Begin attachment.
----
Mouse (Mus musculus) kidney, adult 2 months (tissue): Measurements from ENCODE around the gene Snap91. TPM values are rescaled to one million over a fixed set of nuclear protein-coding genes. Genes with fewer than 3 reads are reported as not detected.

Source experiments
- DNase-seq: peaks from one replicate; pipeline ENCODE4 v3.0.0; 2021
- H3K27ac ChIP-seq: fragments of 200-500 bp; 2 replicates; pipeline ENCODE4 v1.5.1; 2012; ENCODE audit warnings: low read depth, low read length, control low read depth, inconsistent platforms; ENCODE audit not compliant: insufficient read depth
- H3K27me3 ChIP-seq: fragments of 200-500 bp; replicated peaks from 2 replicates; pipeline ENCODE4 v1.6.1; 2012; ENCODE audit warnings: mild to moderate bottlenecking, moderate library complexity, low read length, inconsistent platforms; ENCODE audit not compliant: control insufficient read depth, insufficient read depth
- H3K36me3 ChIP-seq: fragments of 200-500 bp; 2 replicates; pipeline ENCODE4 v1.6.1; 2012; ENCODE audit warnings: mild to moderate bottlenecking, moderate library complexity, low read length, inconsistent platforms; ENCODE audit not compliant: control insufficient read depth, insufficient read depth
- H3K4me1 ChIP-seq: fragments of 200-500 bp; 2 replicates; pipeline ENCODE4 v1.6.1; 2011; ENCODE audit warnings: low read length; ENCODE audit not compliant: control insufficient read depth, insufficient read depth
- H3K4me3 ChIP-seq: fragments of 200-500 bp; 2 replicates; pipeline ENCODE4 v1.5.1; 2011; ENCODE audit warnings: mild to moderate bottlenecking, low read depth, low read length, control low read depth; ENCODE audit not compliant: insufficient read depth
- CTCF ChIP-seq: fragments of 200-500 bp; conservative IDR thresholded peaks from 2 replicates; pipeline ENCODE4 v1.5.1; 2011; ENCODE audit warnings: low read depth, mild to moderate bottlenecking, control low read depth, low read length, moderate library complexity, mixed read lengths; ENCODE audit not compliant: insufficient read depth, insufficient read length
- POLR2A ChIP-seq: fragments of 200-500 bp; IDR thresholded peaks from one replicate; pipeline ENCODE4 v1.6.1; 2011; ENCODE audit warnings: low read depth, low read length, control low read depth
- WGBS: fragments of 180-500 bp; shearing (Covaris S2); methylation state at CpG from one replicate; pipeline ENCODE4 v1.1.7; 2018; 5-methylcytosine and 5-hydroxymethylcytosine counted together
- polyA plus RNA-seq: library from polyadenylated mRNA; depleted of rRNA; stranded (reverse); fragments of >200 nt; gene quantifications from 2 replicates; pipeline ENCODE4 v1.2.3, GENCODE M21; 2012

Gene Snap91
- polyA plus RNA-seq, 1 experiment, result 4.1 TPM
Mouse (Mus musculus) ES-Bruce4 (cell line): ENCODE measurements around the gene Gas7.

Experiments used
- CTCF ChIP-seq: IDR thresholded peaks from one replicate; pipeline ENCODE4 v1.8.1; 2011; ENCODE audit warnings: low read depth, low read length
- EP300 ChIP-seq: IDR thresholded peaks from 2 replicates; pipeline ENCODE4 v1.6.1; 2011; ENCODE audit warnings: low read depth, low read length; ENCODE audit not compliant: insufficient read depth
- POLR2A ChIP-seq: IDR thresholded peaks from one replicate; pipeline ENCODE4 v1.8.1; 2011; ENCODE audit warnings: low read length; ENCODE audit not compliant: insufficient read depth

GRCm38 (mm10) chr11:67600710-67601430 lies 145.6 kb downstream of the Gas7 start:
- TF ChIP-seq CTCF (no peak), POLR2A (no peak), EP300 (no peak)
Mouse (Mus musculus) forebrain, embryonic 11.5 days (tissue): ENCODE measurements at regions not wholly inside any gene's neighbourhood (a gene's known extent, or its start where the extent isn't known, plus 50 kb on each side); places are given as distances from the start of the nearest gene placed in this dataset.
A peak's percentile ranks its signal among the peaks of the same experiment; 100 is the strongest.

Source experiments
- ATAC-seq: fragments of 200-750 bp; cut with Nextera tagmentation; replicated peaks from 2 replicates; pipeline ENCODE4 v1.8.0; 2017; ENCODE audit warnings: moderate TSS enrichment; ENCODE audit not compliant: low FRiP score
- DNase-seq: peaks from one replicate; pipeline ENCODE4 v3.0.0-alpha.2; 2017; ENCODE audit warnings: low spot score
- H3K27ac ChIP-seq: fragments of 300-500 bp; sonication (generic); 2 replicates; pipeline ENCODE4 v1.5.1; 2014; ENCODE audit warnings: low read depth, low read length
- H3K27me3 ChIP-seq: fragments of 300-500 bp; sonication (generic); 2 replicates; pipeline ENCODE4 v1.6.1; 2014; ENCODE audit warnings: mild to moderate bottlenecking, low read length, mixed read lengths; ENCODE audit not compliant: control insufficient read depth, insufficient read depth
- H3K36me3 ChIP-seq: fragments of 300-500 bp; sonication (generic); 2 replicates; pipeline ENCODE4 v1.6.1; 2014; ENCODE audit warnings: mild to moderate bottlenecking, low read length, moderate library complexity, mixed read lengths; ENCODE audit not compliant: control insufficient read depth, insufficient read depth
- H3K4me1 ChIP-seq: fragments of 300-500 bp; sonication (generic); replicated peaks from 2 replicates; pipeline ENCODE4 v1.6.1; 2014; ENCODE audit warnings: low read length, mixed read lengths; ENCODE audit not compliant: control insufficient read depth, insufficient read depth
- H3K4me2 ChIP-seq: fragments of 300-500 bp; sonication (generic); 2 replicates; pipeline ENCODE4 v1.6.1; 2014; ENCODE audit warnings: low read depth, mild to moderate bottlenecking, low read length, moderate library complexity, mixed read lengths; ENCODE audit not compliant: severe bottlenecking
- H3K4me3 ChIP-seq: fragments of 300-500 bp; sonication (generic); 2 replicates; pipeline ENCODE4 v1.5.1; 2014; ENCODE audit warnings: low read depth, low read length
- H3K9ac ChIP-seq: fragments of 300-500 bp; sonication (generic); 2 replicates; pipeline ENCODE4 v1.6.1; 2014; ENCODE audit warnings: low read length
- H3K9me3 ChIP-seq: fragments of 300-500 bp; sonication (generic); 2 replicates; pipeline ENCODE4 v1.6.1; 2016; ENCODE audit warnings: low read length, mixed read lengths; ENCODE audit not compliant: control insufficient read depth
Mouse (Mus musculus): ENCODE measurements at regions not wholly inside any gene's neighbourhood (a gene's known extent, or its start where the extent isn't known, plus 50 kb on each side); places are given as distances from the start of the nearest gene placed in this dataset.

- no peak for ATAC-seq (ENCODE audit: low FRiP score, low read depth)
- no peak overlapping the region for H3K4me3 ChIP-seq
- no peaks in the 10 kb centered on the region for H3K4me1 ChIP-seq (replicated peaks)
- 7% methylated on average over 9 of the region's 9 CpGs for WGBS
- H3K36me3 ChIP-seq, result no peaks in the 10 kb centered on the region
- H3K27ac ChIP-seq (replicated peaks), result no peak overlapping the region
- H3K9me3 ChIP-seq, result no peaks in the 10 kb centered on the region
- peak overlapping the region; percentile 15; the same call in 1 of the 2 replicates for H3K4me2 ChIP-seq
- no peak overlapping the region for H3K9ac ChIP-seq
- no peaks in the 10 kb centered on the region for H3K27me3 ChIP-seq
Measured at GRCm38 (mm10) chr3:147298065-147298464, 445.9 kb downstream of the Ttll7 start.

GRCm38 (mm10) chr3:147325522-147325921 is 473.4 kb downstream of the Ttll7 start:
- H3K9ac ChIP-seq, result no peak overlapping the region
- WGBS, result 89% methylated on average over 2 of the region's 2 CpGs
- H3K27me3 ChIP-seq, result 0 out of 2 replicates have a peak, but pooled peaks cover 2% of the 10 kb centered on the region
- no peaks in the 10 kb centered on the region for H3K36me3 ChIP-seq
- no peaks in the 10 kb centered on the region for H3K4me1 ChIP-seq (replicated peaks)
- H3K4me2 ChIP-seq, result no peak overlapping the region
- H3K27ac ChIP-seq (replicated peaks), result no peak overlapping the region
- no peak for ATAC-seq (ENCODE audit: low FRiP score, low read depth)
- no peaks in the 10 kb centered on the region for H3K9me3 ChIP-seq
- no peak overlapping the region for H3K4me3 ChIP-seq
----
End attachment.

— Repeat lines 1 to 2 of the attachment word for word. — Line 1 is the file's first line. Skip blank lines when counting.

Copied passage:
Mouse (Mus musculus) kidney, adult 2 months (tissue): Measurements from ENCODE around the gene Snap91. TPM values are rescaled to one million over a fixed set of nuclear protein-coding genes. Genes with fewer than 3 reads are reported as not detected.

Source experiments